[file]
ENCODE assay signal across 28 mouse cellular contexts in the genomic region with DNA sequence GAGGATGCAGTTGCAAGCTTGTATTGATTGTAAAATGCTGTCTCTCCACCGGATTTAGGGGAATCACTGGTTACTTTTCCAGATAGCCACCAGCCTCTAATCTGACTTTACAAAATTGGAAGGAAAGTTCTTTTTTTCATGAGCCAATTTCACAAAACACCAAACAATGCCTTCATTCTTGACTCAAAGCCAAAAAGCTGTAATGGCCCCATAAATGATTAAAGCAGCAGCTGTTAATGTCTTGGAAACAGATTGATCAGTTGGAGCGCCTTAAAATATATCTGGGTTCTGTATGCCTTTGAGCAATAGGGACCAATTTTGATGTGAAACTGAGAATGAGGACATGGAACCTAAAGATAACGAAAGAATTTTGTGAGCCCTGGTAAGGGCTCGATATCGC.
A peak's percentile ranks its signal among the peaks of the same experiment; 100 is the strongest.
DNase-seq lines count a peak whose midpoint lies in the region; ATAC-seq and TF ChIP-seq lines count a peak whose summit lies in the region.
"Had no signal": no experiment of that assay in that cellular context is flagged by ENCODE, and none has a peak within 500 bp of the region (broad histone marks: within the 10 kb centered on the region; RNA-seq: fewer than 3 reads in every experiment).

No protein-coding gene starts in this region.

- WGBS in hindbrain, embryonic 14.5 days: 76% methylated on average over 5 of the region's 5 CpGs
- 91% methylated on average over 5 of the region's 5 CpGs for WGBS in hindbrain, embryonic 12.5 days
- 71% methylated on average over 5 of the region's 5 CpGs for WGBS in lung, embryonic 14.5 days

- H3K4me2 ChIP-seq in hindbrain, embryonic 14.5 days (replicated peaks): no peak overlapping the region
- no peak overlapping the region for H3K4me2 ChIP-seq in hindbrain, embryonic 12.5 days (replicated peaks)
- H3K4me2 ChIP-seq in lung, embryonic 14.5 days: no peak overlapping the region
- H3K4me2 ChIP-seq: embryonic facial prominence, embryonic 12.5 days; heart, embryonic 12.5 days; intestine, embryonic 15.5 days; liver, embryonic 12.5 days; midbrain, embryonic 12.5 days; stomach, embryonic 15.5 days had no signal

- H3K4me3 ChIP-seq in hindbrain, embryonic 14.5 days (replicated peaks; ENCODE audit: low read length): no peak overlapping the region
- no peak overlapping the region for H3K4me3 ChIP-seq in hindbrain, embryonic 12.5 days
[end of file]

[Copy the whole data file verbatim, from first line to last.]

ENCODE assay signal across 28 mouse cellular contexts in the genomic region with DNA sequence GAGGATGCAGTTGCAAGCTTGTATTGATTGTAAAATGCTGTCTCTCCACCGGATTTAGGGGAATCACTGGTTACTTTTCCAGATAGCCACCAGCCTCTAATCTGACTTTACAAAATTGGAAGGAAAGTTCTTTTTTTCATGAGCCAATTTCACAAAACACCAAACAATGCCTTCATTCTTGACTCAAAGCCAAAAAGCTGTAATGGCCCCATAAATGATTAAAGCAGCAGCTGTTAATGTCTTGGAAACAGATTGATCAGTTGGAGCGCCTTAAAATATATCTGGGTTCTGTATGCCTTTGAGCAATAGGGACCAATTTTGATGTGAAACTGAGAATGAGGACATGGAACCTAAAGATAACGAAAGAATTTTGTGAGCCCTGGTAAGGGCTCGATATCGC.
A peak's percentile ranks its signal among the peaks of the same experiment; 100 is the strongest.
DNase-seq lines count a peak whose midpoint lies in the region; ATAC-seq and TF ChIP-seq lines count a peak whose summit lies in the region.
"Had no signal": no experiment of that assay in that cellular context is flagged by ENCODE, and none has a peak within 500 bp of the region (broad histone marks: within the 10 kb centered on the region; RNA-seq: fewer than 3 reads in every experiment).

No protein-coding gene starts in this region.

- WGBS in hindbrain, embryonic 14.5 days: 76% methylated on average over 5 of the region's 5 CpGs
- 91% methylated on average over 5 of the region's 5 CpGs for WGBS in hindbrain, embryonic 12.5 days
- 71% methylated on average over 5 of the region's 5 CpGs for WGBS in lung, embryonic 14.5 days

- H3K4me2 ChIP-seq in hindbrain, embryonic 14.5 days (replicated peaks): no peak overlapping the region
- no peak overlapping the region for H3K4me2 ChIP-seq in hindbrain, embryonic 12.5 days (replicated peaks)
- H3K4me2 ChIP-seq in lung, embryonic 14.5 days: no peak overlapping the region
- H3K4me2 ChIP-seq: embryonic facial prominence, embryonic 12.5 days; heart, embryonic 12.5 days; intestine, embryonic 15.5 days; liver, embryonic 12.5 days; midbrain, embryonic 12.5 days; stomach, embryonic 15.5 days had no signal

- H3K4me3 ChIP-seq in hindbrain, embryonic 14.5 days (replicated peaks; ENCODE audit: low read length): no peak overlapping the region
- no peak overlapping the region for H3K4me3 ChIP-seq in hindbrain, embryonic 12.5 days